An officer of the Nazi-collaborating French regime is on the run as an old man in "The Statement," a drama based uncomfortably on a true story.
By JOSHUA TANZER
"The Statement" is a well-done political thriller that rests just a little too uneasily atop a true piece of history that it's based on.
The film is inspired by the story of Paul Touvier (more on Touvier here), an officer in the Nazi-collaborating Vichy regime who was convicted of the murders of seven Jews. He was captured in southern France in 1989 after more than four decades evading the law with the help of right-wing elements in the Catholic Church.
Paul Brossard (Michael Caine) is and is not this man. A onetime Vichy officer, this character has lived under the protection of a secret cabal called the Chevaliers de Sainte Marie, the Knights of the Virgin Mary. In the present day, he finds himself hunted from two sides. A new prosecutor (Tilda Swinton of "The Deep End") is on his trail despite being warned by high-placed government officials not to pursue the case too heartily. And a shadowy group, seemingly American Jewish vigilantes, have a plan to assassinate him and leave a statement pinned to his body detailing his crimes. Meanwhile, his aged Vichy-era comrades, now among the most senior and influential officials in the church, begin to give him a cold shoulder on the orders of their publicity-conscious cardinal.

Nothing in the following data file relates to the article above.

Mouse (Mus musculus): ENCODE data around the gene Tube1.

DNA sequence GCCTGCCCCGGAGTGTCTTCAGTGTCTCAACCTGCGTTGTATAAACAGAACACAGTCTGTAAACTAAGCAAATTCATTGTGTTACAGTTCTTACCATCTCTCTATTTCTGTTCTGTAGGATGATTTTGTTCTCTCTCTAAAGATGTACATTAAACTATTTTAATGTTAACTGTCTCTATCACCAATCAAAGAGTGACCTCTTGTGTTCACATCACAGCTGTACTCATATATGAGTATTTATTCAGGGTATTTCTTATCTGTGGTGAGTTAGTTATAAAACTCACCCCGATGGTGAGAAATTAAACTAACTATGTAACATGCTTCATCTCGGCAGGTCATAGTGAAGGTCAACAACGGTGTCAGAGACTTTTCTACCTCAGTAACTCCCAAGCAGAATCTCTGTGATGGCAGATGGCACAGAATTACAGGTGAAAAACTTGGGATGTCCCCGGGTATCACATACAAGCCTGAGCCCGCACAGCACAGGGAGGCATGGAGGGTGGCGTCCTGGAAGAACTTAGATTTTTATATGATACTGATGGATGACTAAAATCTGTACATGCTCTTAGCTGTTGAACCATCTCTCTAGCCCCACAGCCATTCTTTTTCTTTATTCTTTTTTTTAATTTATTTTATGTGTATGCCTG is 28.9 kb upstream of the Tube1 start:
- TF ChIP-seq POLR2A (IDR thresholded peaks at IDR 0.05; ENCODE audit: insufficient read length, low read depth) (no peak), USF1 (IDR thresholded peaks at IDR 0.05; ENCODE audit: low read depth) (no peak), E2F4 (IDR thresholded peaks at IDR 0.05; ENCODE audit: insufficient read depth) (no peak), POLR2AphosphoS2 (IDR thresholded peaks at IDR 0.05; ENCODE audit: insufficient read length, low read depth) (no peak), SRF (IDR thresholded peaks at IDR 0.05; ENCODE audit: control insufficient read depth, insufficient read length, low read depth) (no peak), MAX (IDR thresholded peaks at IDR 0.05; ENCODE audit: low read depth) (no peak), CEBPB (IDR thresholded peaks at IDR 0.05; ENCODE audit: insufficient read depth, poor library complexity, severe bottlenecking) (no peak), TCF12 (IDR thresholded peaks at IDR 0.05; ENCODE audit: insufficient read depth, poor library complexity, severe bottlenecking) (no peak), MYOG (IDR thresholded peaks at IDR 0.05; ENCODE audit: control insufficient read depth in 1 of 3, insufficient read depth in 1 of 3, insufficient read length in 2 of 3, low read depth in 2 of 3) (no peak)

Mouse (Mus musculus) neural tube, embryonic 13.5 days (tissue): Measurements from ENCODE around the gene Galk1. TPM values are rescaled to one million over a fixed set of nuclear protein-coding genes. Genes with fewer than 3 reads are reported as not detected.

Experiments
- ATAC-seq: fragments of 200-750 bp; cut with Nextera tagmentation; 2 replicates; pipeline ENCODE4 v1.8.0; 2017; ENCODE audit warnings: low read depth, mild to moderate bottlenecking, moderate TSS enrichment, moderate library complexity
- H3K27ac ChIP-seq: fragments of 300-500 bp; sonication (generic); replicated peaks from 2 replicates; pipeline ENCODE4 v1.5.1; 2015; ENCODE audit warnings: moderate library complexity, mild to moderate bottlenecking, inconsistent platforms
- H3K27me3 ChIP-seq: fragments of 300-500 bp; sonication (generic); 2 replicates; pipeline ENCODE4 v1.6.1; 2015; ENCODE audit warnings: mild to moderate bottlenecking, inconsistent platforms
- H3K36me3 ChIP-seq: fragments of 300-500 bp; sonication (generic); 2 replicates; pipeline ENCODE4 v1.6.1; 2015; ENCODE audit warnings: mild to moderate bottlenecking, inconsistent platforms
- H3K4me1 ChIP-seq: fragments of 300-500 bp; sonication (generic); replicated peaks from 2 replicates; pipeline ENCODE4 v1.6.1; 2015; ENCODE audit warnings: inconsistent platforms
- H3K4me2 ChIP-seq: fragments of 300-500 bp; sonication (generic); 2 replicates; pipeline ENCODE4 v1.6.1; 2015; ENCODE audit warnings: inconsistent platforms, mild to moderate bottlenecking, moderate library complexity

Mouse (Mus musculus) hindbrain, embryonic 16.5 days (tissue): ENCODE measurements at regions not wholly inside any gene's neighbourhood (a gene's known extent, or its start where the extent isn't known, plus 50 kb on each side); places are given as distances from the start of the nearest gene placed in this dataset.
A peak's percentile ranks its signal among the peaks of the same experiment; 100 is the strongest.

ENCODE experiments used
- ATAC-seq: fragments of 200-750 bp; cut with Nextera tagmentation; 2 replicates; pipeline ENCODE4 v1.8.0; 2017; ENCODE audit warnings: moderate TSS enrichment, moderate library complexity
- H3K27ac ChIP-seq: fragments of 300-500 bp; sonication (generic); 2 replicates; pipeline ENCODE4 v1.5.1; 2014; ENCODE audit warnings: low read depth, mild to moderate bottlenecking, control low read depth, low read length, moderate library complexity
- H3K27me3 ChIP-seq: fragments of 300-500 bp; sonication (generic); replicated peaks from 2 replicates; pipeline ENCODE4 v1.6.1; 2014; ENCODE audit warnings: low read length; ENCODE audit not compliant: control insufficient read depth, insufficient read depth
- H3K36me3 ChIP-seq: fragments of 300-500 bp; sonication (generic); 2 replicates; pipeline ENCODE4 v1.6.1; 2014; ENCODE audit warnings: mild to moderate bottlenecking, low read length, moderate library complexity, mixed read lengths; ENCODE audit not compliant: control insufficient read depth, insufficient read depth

|Directed by: Norman Jewison.|
Written by: Ronald Harwood.
Adapted from the novel by: Brian Moore.
Cast: Michael Caine, Tilda Swinton, Charlotte Rampling, Alan Bates, Jeremy Northam, Ciarán Hinds, John Neville, Matt Craven, Edward Petherbridge.
Related links: Official site
The ever-professional Caine plays his character as a weakened man, broken down by his years of fear and flight, which makes it all the more surprising how cunning he can be when cornered.|
The film is based on the novel of the same name by Brian Moore, and there's a reason why it's a novel that frees the writers from the facts. The film adds considerable dramatic embellishment to the real Touvier story, and engages in insinuations about the government and the church that don't have to be proven or even true because it's fiction. Sometimes this "based on a true story" territory can be treacherous. (For a better handling of one of the church's most disgraceful episodes, see this year's "The Magdalene Sisters.") It might have been braver to tell the truth about what's known of the people who helped Touvier than invent a leering fiction that only hints at dark conspiracies whose workings are unknown.
|DECEMBER 12, 2003|
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